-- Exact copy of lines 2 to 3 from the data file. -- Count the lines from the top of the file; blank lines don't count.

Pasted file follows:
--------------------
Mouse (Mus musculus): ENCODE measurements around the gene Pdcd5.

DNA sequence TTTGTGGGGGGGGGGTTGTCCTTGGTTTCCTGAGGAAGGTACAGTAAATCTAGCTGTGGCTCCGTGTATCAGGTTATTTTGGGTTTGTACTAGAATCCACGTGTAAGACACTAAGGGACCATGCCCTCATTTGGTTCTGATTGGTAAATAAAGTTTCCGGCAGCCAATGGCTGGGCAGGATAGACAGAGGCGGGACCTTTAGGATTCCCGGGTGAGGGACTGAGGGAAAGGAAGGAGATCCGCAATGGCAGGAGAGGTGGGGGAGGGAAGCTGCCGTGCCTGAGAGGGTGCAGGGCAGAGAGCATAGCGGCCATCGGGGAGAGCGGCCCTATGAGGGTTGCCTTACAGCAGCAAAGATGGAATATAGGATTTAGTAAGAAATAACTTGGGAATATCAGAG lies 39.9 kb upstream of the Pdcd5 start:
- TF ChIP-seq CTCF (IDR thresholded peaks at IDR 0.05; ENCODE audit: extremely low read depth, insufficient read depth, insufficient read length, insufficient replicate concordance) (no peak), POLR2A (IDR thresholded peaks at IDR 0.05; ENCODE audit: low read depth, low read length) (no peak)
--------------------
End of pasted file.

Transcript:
DNA sequence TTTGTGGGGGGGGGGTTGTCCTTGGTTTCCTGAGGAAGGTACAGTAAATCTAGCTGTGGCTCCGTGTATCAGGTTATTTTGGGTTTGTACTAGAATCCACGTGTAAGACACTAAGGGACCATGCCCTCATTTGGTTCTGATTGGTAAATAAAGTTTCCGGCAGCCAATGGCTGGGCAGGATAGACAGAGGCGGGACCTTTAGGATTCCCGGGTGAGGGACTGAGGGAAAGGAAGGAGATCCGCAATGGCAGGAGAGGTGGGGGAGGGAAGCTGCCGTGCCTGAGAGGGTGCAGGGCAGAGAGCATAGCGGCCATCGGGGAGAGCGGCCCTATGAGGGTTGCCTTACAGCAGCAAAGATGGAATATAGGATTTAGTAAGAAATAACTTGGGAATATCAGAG lies 39.9 kb upstream of the Pdcd5 start:
- TF ChIP-seq CTCF (IDR thresholded peaks at IDR 0.05; ENCODE audit: extremely low read depth, insufficient read depth, insufficient read length, insufficient replicate concordance) (no peak), POLR2A (IDR thresholded peaks at IDR 0.05; ENCODE audit: low read depth, low read length) (no peak)